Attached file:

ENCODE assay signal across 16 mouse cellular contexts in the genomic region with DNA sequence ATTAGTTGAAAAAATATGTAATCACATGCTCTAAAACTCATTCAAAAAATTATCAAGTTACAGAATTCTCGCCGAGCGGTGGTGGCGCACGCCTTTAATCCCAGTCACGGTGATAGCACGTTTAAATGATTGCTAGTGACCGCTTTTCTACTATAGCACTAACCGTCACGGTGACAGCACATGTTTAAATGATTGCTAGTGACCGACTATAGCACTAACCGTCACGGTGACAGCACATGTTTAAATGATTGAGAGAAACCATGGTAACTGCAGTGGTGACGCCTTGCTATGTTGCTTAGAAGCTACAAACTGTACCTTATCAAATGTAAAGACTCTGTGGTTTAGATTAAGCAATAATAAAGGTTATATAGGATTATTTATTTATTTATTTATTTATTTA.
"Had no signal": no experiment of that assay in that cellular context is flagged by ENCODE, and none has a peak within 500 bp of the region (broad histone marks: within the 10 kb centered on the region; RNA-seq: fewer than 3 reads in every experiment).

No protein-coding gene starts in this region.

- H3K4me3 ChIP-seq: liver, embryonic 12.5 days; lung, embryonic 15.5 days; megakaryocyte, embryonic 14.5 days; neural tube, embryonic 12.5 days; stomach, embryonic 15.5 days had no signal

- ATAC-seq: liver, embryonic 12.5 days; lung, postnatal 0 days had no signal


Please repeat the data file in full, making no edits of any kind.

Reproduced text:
ENCODE assay signal across 16 mouse cellular contexts in the genomic region with DNA sequence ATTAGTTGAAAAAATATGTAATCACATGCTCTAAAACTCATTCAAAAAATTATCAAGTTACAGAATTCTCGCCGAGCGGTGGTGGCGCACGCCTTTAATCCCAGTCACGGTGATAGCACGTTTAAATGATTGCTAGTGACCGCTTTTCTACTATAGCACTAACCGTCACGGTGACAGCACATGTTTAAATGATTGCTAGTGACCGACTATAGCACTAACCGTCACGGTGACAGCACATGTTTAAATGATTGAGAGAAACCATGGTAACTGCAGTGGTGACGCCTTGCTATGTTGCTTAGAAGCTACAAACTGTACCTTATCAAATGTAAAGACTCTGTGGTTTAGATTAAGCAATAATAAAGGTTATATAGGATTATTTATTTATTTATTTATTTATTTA.
"Had no signal": no experiment of that assay in that cellular context is flagged by ENCODE, and none has a peak within 500 bp of the region (broad histone marks: within the 10 kb centered on the region; RNA-seq: fewer than 3 reads in every experiment).

No protein-coding gene starts in this region.

- H3K4me3 ChIP-seq: liver, embryonic 12.5 days; lung, embryonic 15.5 days; megakaryocyte, embryonic 14.5 days; neural tube, embryonic 12.5 days; stomach, embryonic 15.5 days had no signal

- ATAC-seq: liver, embryonic 12.5 days; lung, postnatal 0 days had no signal